The Diary of a Teenage Girl (4/10)

The Diary of a Teenage Girl

Some things are best kept secret.

Overview

Minnie Goetze is a 15-year-old aspiring comic-book artist, coming of age in the haze of the 1970s in San Francisco. Insatiably curious about the world around her, Minnie is a pretty typical teenage girl. Oh, except that she’s sleeping with her mother’s boyfriend.

Metadata
Title The Diary of a Teenage Girl
Director Marielle Heller
Director of Photography Brandon Trost
Producer
Runtime 1 h 42 min
Certification R
Release Date 7 August 2015
Tagline Some things are best kept secret.
IMDb Id tt3172532
Homepage
Trailer

Minnie (Bel Powley) is a 15-year old girl growing up in 1970s San Francisco. Her mother Carol (Kristen Wiig) is a shallow hippie who spends most of her time not raising her daughter or setting any boundaries, since she is either too drunk or too high, or both. Minnie is a horny teen and keen to explore, but she considers herself too ugly to possibly be considered attractive by anyone. When her mom’s boyfriend Monroe (Alexander Skarsgård) in one of his many moments of weakness tells her she looks pretty, ever-horny Minnie goes in for the kiss. Monroe doesn’t hesitate and as these stories go: ‘one thing led to another’ and the core of the story is centered around the sexual relationship that develops between  Minnie and Monroe.

I can’t say I enjoyed the movie so let me explain the good, the bad and the ugly.

Good is the acting. Bel Powley is excellent as the horny ugly duckling telling us her coming of age story, and Alexander Skarsgård is very good as the likeable but immature dingleberry Monroe. The fact that the story centres on a 15 year old girl’s coming of age story rather than yet another movie about horny 15 year old boys is also a plus. And telling the story from Minnie’s perspective, without judgement or moralising is refreshing (initially, until that backfires – see The Ugly later).

Where the movie is not so good (indeed, here comes The Bad) is that the story itself is actually very shallow, and therefore becomes a bit repetitive. As a coming of age story, there isn’t a lot of character development to witness. There are poor choices and mistakes galore, but little or no consequence, learning or growth to speak of. A bit of a hollow story really.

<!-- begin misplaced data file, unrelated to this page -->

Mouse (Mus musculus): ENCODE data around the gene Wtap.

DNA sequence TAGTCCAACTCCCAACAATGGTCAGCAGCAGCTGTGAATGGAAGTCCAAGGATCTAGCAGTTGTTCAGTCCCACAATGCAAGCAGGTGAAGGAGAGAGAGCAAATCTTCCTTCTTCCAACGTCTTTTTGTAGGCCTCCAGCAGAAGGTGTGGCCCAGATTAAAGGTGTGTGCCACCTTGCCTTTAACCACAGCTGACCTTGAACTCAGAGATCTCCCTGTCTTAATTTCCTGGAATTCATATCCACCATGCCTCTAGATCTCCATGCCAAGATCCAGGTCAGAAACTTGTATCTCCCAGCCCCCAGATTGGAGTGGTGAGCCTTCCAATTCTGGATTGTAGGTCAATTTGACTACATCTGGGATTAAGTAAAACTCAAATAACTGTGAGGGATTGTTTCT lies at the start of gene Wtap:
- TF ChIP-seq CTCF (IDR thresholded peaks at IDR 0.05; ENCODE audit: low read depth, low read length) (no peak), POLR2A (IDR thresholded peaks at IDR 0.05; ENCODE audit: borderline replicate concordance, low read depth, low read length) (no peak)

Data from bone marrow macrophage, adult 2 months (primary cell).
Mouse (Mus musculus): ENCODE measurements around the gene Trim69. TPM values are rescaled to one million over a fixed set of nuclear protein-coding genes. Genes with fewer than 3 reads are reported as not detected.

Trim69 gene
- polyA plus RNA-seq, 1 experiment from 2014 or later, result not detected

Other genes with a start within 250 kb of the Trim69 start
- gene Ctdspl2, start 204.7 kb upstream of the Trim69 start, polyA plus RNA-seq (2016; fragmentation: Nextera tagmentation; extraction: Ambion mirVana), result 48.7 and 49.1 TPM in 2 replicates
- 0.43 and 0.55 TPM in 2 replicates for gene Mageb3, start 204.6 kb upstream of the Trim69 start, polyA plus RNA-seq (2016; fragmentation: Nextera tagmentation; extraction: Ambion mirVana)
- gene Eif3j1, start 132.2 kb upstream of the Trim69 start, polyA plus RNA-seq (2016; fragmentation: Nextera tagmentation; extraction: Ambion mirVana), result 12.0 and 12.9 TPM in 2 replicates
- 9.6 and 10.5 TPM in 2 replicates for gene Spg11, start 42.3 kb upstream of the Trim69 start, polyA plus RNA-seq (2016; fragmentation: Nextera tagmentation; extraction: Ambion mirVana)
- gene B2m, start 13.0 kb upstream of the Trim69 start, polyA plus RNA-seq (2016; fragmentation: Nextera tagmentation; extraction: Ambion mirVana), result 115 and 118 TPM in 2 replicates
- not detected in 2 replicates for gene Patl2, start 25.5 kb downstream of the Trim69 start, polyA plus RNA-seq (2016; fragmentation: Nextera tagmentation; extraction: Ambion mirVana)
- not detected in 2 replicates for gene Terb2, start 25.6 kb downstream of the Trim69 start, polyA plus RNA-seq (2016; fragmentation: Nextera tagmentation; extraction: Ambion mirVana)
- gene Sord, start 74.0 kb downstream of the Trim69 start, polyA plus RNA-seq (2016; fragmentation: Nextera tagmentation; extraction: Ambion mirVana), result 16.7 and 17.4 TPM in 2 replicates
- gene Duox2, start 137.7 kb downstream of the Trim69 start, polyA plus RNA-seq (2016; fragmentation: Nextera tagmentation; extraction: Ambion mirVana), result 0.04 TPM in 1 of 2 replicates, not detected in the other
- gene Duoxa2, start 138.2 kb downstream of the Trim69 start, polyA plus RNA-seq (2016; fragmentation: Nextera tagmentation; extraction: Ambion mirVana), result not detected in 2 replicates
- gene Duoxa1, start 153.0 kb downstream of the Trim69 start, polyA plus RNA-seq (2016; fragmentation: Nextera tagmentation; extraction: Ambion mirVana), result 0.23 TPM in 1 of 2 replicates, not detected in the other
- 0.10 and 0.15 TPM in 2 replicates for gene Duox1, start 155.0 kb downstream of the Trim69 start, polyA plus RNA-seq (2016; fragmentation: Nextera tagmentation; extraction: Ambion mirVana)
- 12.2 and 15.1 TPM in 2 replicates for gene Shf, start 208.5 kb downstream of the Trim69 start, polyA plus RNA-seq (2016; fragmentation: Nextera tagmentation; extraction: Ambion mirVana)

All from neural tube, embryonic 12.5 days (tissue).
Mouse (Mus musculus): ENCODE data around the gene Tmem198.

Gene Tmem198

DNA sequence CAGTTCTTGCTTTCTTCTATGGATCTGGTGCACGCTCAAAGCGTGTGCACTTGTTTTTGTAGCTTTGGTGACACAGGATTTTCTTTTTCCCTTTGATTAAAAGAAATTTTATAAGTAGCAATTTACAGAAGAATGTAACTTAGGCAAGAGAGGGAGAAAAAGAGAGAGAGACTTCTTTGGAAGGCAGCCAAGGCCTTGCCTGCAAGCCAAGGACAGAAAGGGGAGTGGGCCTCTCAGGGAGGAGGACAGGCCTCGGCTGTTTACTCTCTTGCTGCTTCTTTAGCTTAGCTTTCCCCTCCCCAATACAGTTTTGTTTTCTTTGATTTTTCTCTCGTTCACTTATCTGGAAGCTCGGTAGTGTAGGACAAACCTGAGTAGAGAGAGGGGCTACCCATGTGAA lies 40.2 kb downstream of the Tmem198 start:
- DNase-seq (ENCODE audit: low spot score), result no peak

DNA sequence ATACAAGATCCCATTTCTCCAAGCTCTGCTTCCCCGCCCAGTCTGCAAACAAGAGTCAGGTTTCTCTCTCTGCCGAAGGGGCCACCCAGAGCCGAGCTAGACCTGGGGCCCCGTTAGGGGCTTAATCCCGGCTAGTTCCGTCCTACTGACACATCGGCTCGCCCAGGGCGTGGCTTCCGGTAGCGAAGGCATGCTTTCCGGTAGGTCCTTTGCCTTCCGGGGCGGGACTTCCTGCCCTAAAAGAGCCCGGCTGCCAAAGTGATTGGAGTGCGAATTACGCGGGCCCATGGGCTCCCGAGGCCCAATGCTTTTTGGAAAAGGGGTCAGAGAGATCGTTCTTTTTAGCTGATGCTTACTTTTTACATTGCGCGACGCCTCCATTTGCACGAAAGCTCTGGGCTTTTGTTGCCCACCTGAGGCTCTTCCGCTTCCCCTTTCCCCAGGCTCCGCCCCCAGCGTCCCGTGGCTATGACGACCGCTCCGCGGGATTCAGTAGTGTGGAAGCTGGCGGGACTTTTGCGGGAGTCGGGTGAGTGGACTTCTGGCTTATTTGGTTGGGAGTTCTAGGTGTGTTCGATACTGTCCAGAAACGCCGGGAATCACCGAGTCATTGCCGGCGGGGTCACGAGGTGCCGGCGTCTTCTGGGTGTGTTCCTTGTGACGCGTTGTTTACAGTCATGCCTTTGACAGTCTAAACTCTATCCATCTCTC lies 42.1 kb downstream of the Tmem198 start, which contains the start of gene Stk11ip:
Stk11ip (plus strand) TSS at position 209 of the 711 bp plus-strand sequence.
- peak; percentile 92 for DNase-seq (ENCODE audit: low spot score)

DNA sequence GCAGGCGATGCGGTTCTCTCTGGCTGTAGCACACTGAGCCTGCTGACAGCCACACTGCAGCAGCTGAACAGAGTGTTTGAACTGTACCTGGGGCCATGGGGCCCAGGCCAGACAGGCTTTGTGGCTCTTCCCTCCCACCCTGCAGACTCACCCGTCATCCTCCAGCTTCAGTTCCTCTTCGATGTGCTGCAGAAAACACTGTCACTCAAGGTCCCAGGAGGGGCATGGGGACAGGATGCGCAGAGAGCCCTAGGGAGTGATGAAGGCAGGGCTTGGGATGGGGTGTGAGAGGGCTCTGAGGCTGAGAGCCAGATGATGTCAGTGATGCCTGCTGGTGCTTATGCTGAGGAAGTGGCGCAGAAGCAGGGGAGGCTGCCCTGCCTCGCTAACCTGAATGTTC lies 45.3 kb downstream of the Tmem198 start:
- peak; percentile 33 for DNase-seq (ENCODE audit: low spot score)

And The Ugly may be obvious: even if you would consider labeling Monroe a pedophile a step too far (a 35 year old man grooming a horny 15 year old for sex for months?), it at least is statutory rape. The 1970s in California were a different time maybe, but even in California the age of consent was 18 already since the 1920s (and still is). In its choice of telling the story from Minnie’s side and not wanting to judge or moralise, the movie chooses to ignore that any normal adult would at least hesitate before engaging in sex with a minor 20 years their junior. Even if both Minnie and Monroe lack any moral compass themselves, by there not being any consequences for Monroe of his actions in the movie it weakens the credibility of the plot, further compounded by Minnie’s mother’s main reaction being ‘I don’t want to talk about it’ and then we go back to happy families as we close this episode of Minnie’s coming of age story.

So whilst the movie gets overwhelmingly positive reviews for its ‘bold and refreshingly honest approach’, I could not skip the moral problems the movie doesn’t want to tackle. During one of the various sex scenes I even felt the need to check how old Bel Powley actually is as it just felt all wrong watching this. She’s 23 by the way. Maybe I am just getting old, but some moralising and learning would have made this shallow movie a lot more interesting.

4/10 for the strong acting.

 

The Diary of a Teenage Girl (4/10)
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